Thiel started his career within the pharmaceutical industry by accepting a position at Hoffmann-la Roche, the multinational Swiss healthcare company that is today the second largest pharmaceutical industry by revenue in the world. He was hired to work within the communications and marketing department of the company’s pharmaceutical division, and quickly rose in the ranks of the company until he was soon made global business leader for the drug Xenical. Although the drug was originally discovered and developed as a treatment for dyslipidemia, during Carsten’s time at Hoffmann-la Roche it was discovered that Xenical (the trade name for the oral lipase inhibitor drug orlistat) was also useful as a weight loss tool.
This was an exciting prospect for the company, as a prescription weight loss drug had the potential to mean huge profits if marketed towards the general population. However, if users did not follow an extremely low fat diet while taking the drug they could also potentially experience unpleasant gastrointestinal side effects. Thiel knew that while sales may initially be high as those looking to shed a few pounds purchased the drug, they would quickly lose many of those customers when they found that the drug required some extreme lifestyle changes in order to be effective. Therefore, he pushed to ensure the drug was instead marketed towards doctors specifically, who could then prescribe the medicine to people such as patients struggling with obesity as they would be the ones most likely to make the additional changes needed in their lives. Under Thiel’s direction, the drug had sales of over 1 billion Swiss francs in its first year alone, and he was promptly promoted to oversee the company’s entire Slovenian market under the title country manager and regional director.
After leaving Hoffmann-la Roche Thiel worked for Eurofins Scientific, an international group of laboratories, as worldwide marketing director for a year before becoming the oncology/hematology franchise head for Europe for Amgen. A biopharmaceutical company that’s headquartered in California, Thiel was tasked within the massive operation with leading the launches of many drugs in Europe and was able to bring the bone marrow stimulant Aranesp to the position of market leader within 20 months of its initial launch.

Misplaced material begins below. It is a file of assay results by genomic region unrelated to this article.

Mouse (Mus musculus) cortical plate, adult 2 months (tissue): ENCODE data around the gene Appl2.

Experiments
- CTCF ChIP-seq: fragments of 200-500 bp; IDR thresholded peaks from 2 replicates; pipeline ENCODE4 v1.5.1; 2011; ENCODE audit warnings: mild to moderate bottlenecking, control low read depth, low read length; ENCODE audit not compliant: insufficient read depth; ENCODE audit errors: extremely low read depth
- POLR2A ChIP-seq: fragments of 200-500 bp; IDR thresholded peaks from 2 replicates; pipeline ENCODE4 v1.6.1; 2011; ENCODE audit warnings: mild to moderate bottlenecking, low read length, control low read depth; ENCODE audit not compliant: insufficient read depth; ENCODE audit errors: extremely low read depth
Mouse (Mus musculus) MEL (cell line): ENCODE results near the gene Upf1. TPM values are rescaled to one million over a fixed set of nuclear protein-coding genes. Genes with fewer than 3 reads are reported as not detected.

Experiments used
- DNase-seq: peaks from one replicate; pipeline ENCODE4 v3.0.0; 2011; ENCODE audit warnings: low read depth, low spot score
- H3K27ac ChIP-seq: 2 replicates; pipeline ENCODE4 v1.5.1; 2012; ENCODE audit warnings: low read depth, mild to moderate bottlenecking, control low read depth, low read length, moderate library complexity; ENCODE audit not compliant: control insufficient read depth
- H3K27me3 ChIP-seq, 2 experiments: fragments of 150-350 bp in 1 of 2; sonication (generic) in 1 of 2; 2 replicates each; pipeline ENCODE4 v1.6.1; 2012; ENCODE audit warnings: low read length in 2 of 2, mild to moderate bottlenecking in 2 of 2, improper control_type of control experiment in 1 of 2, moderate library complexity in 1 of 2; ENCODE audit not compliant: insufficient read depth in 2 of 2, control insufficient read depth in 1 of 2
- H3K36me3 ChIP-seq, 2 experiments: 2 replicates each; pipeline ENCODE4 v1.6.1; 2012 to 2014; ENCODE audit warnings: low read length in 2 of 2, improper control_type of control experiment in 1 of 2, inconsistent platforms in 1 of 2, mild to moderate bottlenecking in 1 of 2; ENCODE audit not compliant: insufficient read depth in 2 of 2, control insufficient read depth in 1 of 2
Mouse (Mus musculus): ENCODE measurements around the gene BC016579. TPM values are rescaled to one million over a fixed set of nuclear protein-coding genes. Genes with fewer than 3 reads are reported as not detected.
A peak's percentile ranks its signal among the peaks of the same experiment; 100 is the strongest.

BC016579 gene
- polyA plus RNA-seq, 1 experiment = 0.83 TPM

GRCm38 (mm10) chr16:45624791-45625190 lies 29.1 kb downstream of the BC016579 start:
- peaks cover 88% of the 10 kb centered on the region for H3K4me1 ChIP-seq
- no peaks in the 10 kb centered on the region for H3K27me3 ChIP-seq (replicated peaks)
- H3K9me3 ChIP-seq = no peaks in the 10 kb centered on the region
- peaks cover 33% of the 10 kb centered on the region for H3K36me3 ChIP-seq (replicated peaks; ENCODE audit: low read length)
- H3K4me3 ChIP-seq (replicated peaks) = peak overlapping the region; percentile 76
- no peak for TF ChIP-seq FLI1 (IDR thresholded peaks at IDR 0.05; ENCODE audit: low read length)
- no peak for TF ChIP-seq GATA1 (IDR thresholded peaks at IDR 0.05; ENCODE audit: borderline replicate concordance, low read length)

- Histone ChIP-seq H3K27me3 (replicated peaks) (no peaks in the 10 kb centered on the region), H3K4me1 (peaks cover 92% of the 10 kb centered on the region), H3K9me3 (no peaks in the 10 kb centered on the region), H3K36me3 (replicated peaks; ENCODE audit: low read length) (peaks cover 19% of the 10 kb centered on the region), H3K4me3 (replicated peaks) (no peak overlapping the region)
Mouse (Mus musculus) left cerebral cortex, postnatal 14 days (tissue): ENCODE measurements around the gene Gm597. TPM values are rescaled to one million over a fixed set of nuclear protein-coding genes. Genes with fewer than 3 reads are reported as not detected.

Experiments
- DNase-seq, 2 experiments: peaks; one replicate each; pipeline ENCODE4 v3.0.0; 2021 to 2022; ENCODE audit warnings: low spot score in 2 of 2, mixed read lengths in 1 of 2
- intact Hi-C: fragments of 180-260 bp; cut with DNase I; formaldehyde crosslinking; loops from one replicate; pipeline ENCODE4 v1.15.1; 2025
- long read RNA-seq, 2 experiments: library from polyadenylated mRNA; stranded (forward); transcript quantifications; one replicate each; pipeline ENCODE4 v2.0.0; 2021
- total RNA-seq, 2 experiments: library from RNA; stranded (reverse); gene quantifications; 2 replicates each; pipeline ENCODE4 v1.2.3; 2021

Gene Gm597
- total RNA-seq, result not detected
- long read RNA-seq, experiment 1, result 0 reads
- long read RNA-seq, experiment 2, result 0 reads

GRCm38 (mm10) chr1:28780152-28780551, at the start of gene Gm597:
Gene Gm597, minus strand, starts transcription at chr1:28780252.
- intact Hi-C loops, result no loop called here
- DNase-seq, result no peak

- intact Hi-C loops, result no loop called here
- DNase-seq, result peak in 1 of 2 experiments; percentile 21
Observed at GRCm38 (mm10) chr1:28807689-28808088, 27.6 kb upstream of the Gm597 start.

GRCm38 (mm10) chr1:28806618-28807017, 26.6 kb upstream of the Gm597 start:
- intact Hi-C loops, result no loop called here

In another instance of exemplifying ethics within an industry that has historically avoided doing so, Thiel pushed to put a delay on the launch of a new colorectal cancer treatment because researchers had recently discovered a biomarker that could identify whether a patient’s outcome would be favorable when administered. Although he and his team had been working on this launch for a considerable amount of time and had been weeks away from launch, Thiel knew to not disclose such an important discovery could result in countless lives lost due to wasting time trying a treatment that could have been proven to be ineffective. Many on his team didn’t want to see the launch pushed back, citing the proximity to their original launch date and the potential to see higher sales if more people tried the drug, but Thiel remained staunch in his convictions and delayed the launch to create a standardized test for practitioners to use, as well as develop educational materials and a specialized customer service support for the drug.
Through his savvy marketing skills and commitment to patient care, Thiel was also able to grow sales for the European region fivefold and as a result was promoted to general manager for the company’s entire central and eastern European market. In this position, he helped the company expand into markets such as Russia, Croatia, Romania, and Bulgaria which were considered high risk at the time. He was also pivotal in growing sales for the region by over $70 million during his time as manager.